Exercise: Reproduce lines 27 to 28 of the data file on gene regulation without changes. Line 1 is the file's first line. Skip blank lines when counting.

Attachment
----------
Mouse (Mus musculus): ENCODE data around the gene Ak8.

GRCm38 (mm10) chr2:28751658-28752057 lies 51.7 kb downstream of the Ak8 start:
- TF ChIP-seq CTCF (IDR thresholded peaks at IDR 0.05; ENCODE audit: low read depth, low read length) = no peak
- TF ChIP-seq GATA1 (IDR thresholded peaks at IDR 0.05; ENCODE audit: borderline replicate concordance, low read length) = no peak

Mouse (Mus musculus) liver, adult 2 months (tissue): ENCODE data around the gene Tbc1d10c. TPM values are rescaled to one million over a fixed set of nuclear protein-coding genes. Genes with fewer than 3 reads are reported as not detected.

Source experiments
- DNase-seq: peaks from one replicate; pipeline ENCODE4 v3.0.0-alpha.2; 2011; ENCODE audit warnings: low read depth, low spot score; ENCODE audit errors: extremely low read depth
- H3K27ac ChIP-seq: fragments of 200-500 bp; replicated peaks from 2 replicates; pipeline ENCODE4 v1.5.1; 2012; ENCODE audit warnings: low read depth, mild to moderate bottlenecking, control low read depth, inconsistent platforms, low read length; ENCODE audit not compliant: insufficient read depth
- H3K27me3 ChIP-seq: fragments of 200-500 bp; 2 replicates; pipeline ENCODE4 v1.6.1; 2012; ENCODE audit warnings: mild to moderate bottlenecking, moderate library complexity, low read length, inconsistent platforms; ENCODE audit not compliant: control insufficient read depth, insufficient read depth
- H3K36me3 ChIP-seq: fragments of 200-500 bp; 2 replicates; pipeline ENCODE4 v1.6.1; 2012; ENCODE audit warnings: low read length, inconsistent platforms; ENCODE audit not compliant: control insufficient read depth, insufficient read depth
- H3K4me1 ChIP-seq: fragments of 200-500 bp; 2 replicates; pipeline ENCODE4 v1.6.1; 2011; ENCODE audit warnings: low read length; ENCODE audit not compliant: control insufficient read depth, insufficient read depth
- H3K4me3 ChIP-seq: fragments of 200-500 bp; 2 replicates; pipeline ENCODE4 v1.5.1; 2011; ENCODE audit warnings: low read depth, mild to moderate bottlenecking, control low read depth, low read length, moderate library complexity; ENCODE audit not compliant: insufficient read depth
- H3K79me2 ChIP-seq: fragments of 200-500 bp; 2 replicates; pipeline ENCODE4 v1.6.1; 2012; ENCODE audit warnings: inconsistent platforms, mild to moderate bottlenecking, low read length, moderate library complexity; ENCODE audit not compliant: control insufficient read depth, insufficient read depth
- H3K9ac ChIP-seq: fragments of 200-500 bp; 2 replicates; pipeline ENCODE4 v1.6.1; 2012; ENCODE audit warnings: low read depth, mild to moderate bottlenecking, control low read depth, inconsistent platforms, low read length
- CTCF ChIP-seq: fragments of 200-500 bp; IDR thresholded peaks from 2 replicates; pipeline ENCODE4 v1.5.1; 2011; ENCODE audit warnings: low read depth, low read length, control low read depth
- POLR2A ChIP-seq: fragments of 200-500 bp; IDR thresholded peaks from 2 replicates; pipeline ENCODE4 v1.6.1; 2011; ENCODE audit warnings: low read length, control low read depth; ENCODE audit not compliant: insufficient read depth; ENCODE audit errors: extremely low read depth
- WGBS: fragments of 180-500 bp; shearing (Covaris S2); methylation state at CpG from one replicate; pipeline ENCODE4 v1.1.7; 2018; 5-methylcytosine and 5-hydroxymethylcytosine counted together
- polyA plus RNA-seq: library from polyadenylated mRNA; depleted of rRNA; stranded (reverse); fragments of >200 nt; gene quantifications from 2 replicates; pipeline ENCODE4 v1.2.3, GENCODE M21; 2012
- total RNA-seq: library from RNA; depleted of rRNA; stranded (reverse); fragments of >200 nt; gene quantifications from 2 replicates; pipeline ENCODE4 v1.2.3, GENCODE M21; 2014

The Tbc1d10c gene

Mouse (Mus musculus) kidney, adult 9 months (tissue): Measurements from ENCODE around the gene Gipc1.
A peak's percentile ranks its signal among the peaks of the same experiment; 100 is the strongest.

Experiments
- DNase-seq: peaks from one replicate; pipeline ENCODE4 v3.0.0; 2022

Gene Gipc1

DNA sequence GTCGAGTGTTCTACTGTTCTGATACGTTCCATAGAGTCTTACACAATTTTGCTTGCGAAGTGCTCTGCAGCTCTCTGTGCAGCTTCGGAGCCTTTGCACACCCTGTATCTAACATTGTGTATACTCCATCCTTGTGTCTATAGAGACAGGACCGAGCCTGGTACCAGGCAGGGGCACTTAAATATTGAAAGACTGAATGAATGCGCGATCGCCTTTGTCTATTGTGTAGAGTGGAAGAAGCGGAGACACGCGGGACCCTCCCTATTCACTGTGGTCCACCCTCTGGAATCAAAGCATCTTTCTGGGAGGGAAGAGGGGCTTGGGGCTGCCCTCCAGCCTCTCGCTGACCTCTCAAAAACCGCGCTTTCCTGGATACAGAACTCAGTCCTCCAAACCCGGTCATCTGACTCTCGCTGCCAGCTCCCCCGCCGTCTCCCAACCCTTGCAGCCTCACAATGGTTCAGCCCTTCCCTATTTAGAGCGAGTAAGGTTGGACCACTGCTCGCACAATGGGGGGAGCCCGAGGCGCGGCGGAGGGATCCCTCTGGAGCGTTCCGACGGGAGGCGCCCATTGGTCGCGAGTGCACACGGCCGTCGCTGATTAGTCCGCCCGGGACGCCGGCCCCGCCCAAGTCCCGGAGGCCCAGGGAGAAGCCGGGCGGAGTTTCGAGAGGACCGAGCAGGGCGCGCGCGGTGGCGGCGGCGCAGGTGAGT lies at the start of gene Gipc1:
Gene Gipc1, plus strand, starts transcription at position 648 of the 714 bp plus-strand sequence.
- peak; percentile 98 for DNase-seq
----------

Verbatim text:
Gene Gipc1, plus strand, starts transcription at position 648 of the 714 bp plus-strand sequence.
- peak; percentile 98 for DNase-seq